followed it down to the Twin Peaks Trail, then followed that a short ways to the Owl Hoot Trail (an old mine ditch), then took the Owl out and around Twin Peaks,

Jacksonville Forest Park Oregon
On Owl Hoot Trail

with a view of incoming weather,

Jacksonville Forest Park Oregon
Incoming clouds from the Owl Hoot Trail

past the Mountain Mahogany Meadow Viewpoint (for a brief glimpse of now very snowy Mount McLoughlin), on down to the Boulder Trail,

Jacksonville Forest Park Oregon
On the Boulder Trail

to the Ol’ Miners Trail (we were getting to be Ol’ Hikers by this point) and past another old mine (not as neat a one as the Norling Mine),

Jacksonville Forest Park Oregon
An old gold mine on the Ol’ Miners Trail

and along an icy old road back to P-1.

Jacksonville Forest Park Oregon
Along the Ol’ Miners Trail

What a great (10.5 miles; 2,900 feet of elevation gain) hike! Sunshine, bluebird skies and weather, and fresh snow! Higher up, we were the first to track the wonderfully powdery snow. And how the snow and sun and trees worked together to create images was amazing! We have more hikes to do in Forest Park but today’s convergence of sun and snow will be hard to replicate.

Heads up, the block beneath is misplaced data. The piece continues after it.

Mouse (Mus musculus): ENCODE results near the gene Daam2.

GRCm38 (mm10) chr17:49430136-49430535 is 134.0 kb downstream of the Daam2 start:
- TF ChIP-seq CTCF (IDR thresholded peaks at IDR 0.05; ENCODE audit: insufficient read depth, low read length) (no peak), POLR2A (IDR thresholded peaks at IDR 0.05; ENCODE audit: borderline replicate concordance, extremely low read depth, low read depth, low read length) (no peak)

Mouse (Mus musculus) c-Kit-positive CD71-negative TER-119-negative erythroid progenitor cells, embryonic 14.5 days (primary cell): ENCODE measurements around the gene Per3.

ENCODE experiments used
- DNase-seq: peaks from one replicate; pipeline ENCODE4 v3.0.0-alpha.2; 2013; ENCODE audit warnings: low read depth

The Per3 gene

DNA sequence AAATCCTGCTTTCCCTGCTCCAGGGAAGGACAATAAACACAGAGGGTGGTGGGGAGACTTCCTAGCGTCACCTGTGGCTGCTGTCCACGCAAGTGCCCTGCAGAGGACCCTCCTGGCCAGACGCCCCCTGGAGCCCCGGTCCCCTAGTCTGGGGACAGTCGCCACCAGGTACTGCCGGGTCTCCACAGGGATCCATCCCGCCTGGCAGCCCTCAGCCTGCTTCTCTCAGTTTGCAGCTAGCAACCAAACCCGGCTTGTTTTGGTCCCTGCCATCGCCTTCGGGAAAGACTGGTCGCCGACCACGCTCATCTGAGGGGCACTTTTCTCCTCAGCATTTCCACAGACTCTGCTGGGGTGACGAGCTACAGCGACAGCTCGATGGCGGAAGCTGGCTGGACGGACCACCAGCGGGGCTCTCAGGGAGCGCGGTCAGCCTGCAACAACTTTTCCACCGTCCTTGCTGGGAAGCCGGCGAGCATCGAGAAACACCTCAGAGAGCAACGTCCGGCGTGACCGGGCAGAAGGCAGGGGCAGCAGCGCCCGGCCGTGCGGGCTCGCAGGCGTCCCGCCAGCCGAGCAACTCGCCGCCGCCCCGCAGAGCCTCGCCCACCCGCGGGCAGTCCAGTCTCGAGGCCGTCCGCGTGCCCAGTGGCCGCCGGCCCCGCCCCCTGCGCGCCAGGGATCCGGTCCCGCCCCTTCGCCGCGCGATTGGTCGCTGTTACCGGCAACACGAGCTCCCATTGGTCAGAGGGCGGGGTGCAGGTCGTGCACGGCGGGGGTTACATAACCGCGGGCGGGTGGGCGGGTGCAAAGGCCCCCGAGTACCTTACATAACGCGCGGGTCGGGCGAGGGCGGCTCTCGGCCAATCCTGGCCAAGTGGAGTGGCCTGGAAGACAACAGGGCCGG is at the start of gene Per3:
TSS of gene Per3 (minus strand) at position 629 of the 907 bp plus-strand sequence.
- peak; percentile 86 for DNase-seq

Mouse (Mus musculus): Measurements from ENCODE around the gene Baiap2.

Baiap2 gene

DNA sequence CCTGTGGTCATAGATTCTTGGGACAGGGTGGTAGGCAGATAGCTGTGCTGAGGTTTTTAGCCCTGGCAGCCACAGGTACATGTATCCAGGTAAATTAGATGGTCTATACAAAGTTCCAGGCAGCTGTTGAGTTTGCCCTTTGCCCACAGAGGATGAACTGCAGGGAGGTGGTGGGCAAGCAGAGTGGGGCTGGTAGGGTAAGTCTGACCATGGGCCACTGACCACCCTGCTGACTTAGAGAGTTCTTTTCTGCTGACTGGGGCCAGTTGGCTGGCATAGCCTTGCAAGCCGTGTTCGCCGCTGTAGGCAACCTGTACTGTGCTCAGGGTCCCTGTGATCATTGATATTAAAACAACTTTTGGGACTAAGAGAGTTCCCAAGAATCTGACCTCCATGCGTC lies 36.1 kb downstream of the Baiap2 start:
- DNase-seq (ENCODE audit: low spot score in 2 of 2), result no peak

Jacksonville Forest Park Oregon
Our loop around Jacksonville Forest Park

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2 thoughts on “Jacksonville Forest Park II (Oregon) 23-Feb-2018

  1. Wow, what a difference a little snow makes. We almost hiked this route a few weeks ago, but headed south instead of over to the Grotto trail and beyond. Planning on hiking this long route clockwise in March to get a 10+ mile hike in. By the way, Friends of the Umpqua Hiking Club are hiking the ART on March 10 – we plan on joining them. They are doing it one way, but we are hiking both ways to get a longer hike in.

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    1. The snow made for a particularly pretty hike. This long route is 10 miles plus almost 3,000 feet of gain, so it’s a good workout. Hope the weather on March 10th cooperates so you can enjoy the views from the ART – really nice. I did an out-and-back and found the climb back up to be easier than I’d expected – mainly because the trail is well-graded for a steady pace.